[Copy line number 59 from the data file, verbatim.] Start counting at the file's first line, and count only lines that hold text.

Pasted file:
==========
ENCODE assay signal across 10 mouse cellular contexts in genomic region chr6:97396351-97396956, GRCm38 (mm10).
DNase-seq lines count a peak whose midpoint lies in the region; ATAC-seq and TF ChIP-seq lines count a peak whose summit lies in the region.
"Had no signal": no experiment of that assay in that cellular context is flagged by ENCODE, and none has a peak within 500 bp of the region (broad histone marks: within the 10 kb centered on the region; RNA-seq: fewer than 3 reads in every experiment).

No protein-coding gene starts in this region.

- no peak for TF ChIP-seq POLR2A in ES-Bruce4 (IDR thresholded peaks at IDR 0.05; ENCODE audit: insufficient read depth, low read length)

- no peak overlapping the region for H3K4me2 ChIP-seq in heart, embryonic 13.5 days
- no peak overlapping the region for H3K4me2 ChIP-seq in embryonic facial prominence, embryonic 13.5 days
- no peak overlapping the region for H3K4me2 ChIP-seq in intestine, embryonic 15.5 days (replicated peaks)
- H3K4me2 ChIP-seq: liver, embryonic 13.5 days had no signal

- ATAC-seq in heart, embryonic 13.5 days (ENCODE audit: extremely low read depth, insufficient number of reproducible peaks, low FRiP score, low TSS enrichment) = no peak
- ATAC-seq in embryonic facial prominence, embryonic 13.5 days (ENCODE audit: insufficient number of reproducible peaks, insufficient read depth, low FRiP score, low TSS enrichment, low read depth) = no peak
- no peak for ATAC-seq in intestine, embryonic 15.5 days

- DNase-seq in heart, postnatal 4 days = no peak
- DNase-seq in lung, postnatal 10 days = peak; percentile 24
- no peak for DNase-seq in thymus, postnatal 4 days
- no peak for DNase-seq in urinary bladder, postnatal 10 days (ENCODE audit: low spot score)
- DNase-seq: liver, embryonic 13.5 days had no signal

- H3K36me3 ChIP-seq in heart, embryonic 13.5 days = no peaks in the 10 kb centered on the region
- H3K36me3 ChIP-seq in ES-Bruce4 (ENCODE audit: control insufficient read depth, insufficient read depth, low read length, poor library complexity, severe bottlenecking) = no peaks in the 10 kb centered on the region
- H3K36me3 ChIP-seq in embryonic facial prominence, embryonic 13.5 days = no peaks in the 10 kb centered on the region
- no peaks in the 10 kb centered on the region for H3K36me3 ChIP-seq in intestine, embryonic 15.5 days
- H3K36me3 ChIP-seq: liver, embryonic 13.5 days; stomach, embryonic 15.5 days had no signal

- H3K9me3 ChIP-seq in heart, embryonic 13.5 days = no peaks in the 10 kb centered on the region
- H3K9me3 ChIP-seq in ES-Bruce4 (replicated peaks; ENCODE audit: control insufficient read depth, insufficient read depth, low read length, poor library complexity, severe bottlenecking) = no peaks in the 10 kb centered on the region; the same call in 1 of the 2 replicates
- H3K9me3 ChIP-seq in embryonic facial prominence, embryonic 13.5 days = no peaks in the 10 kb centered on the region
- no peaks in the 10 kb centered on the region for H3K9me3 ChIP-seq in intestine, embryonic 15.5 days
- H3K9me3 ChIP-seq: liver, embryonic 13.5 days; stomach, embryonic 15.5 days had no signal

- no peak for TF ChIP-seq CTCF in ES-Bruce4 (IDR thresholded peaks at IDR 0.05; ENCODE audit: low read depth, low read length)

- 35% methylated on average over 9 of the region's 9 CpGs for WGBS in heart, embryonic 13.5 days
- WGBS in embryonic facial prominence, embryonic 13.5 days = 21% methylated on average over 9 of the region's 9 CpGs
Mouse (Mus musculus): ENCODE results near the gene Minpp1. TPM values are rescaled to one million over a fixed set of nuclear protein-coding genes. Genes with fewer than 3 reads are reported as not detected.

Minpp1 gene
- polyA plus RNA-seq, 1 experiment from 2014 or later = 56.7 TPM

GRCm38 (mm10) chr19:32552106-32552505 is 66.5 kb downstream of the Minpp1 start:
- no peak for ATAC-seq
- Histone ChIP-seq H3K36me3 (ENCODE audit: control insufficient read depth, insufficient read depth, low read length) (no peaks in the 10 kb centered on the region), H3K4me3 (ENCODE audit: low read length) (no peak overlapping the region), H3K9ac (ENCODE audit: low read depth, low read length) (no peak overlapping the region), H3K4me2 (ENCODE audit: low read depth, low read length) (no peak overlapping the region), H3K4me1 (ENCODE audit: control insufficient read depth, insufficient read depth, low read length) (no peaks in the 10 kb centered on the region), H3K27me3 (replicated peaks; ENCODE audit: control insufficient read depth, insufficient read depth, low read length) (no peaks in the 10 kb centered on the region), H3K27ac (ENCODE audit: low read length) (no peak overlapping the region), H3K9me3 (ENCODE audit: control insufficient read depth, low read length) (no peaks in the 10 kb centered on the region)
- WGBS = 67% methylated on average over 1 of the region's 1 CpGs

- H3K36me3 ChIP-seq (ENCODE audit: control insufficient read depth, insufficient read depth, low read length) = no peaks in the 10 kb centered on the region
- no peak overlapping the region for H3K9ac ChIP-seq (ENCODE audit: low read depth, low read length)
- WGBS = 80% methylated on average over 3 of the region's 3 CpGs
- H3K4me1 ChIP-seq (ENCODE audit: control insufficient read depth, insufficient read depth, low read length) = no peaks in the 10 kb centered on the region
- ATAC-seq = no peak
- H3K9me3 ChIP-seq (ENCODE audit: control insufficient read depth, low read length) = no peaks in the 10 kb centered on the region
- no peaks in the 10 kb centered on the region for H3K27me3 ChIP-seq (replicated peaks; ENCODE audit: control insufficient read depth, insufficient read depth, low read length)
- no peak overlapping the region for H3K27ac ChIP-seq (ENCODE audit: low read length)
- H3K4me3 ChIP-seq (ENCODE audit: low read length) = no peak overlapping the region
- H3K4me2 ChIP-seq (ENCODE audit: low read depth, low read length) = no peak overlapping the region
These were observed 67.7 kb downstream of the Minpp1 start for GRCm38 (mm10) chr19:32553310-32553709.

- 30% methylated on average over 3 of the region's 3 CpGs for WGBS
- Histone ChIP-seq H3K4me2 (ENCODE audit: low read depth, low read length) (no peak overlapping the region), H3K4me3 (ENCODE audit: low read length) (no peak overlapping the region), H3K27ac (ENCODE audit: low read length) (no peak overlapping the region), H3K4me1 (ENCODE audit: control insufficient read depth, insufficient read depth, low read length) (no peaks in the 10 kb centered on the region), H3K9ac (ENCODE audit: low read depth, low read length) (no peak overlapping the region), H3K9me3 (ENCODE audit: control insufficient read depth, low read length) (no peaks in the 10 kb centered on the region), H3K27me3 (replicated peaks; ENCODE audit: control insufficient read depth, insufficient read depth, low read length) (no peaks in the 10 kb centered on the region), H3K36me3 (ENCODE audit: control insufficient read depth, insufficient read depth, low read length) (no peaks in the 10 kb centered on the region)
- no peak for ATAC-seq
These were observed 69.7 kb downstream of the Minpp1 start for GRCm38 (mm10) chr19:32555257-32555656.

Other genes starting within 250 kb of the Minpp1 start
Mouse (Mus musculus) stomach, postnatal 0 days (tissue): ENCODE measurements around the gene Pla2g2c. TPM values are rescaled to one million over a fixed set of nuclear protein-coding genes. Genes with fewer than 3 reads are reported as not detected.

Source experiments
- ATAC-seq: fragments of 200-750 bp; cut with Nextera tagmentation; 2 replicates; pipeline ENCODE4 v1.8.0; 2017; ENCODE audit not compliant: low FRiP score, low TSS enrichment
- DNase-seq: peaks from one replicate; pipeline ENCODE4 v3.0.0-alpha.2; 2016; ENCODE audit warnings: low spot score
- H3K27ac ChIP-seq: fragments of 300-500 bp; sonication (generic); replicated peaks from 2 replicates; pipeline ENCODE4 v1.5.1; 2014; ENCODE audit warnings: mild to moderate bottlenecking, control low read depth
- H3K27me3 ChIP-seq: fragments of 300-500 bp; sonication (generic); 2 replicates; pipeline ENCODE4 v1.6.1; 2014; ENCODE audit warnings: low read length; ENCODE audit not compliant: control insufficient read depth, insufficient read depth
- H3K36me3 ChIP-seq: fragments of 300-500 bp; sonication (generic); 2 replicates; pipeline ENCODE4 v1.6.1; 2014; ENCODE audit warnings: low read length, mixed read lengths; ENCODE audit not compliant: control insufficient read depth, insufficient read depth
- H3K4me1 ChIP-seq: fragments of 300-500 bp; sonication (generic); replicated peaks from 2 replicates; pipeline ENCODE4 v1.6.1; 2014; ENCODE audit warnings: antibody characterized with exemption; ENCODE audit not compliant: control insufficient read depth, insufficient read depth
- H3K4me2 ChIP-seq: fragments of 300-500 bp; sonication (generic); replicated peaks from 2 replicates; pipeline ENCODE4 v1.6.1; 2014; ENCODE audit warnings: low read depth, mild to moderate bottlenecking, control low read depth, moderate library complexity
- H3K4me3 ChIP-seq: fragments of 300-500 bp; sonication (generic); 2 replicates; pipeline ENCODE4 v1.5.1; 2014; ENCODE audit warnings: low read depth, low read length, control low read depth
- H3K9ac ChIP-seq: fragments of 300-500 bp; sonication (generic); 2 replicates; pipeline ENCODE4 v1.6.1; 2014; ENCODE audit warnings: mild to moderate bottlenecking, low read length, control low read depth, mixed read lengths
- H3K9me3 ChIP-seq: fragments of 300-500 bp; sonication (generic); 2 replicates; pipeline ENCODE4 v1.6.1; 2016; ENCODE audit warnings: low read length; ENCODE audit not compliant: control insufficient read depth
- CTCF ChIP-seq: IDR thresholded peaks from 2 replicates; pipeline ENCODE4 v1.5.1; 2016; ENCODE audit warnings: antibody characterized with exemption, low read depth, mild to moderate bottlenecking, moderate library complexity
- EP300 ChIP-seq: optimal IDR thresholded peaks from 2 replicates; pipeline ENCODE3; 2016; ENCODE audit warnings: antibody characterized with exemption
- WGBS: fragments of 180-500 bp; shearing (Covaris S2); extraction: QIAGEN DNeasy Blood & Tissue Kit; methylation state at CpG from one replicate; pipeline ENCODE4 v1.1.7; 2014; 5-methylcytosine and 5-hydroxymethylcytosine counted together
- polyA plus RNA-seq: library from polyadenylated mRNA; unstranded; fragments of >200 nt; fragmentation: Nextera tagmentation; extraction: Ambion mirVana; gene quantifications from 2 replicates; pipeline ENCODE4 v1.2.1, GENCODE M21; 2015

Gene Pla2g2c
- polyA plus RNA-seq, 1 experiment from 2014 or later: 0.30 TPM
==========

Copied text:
- H3K27me3 ChIP-seq: fragments of 300-500 bp; sonication (generic); 2 replicates; pipeline ENCODE4 v1.6.1; 2014; ENCODE audit warnings: low read length; ENCODE audit not compliant: control insufficient read depth, insufficient read depth